A slight reprieve is found in the bonus features, which are quite compelling and provide some much needed background to the film. First up is an audio commentary by director Hugh Hudson, who shares a lot of interesting details about the people, places, and events of the film. Hudson has a tendency to stay silent for long stretches, but when he does say something it is unquestionably absorbing. I just wish he didn't have so many pauses during scenes I wanted to know more about. Next is "Wing on Their Heels: The Making of Chariots of Fire" (27 minutes), a featurette that is solidly informative, well crafted, but perhaps a bit too short. I felt there was more I could have learned about the film, and I would have enjoyed a longer, more thorough documentary. Next is "Chariots of Fire: A Reunion" (19 minutes), which is a casual chat between the director, a few other production folks, and two of the actors (Havers and Farrell). This piece isn't as interesting, for too many of the key stars were missing; I would have enjoyed their insights into the film. Moving on, there are eight additional scenes (11 minutes), including the "cricket in the ballroom" scene from European versions of the film. As always, these cuts seem like wise trimmings, as they don't add anything to the film. Lastly, there are the screen tests for Ben Cross and Ian Charleson (8.5 minutes total), the theatrical trailer, and a few Easter Eggs.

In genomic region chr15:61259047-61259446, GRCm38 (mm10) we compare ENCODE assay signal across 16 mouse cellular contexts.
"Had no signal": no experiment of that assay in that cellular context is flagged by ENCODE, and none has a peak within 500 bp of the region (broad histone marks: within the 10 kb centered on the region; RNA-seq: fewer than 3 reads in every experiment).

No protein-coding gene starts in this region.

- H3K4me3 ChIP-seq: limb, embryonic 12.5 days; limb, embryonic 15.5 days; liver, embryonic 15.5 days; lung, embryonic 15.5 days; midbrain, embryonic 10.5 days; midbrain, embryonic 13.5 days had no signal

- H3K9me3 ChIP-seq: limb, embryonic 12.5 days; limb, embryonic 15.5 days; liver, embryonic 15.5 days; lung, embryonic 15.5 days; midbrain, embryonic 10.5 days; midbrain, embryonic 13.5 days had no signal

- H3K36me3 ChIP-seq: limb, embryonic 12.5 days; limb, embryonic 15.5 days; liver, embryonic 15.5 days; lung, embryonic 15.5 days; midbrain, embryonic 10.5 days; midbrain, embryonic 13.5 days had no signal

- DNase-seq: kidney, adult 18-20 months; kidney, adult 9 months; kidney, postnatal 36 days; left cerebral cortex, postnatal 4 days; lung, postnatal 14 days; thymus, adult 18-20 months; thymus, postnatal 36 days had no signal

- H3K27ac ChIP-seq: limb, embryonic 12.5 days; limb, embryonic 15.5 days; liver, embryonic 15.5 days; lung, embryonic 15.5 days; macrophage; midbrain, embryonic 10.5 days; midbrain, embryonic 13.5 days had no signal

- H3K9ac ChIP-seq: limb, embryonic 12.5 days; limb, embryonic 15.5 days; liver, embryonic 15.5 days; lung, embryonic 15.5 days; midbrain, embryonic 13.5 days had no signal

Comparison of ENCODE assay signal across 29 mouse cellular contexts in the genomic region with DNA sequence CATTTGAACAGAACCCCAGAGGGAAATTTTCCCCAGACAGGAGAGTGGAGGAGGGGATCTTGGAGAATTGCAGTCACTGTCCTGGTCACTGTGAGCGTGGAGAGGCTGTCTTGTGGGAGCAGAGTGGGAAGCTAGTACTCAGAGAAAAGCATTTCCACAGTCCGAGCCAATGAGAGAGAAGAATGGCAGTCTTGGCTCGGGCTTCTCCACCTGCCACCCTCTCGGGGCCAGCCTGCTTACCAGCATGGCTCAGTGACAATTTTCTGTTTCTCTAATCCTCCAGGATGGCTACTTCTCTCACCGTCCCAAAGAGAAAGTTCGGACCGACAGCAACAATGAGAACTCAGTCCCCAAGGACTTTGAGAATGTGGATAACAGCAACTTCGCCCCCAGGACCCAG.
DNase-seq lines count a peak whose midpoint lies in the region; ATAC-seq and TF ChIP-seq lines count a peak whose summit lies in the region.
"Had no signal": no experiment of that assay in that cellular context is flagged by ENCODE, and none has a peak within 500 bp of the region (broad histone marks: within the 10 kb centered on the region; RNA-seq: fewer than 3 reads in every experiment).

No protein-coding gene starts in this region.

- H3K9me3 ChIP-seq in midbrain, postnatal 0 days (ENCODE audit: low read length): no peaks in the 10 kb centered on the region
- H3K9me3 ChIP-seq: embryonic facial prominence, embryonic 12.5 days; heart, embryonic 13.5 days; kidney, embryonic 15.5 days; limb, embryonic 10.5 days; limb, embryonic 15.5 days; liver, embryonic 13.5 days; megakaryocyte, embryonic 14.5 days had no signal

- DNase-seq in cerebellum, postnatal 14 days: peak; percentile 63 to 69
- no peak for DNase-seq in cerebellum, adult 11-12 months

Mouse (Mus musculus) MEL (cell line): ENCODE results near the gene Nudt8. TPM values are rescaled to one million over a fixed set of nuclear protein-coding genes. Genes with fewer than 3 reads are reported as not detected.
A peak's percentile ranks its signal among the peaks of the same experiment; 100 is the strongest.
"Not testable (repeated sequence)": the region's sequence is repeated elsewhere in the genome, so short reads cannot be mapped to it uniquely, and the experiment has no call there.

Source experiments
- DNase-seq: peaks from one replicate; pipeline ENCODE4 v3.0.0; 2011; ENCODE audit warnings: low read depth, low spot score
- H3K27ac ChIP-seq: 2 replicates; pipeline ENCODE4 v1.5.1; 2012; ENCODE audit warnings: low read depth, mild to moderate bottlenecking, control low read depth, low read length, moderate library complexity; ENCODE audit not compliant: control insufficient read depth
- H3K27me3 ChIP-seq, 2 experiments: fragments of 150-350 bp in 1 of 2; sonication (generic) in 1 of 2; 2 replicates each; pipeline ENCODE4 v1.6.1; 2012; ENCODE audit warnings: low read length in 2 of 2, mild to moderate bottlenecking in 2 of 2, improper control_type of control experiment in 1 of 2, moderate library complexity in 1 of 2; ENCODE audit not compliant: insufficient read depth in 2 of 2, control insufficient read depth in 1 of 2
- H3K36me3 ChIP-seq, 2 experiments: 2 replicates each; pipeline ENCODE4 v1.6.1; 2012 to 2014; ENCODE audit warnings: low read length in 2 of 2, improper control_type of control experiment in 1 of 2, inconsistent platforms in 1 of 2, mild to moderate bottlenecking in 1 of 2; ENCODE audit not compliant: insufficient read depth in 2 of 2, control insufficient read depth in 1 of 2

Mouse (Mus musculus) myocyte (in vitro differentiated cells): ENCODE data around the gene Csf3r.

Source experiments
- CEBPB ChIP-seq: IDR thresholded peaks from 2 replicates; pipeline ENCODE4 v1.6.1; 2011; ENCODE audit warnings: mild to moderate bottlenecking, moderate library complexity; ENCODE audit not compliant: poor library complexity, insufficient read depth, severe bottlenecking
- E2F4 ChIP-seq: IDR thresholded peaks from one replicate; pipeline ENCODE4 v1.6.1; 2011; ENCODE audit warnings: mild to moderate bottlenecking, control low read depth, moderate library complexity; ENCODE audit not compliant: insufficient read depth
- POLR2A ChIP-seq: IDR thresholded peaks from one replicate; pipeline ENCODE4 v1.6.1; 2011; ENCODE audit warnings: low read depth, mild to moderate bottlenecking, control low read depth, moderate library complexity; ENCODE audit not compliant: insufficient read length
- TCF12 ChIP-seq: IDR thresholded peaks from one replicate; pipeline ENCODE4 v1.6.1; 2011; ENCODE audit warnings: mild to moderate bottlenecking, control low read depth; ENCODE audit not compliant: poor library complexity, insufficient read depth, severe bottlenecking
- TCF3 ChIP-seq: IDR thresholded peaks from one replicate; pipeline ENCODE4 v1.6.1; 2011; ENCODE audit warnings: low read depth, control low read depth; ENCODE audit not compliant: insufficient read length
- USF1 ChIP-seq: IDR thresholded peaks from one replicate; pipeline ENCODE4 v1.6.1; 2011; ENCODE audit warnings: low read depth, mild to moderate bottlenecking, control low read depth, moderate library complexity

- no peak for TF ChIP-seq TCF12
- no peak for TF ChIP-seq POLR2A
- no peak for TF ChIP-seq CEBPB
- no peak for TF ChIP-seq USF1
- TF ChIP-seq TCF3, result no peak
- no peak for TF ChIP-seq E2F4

Chariots of Fire is an incredibly moving and heartwarming tale about the steadfast determination to fulfill a personal goal, no matter the price. Life gives us many hurdles, and we must face them head on and use all our energy to overcome them. CoF will inspire you to realize that some challenges are worth the pain, for the ultimate triumph can help you become a better person along the way.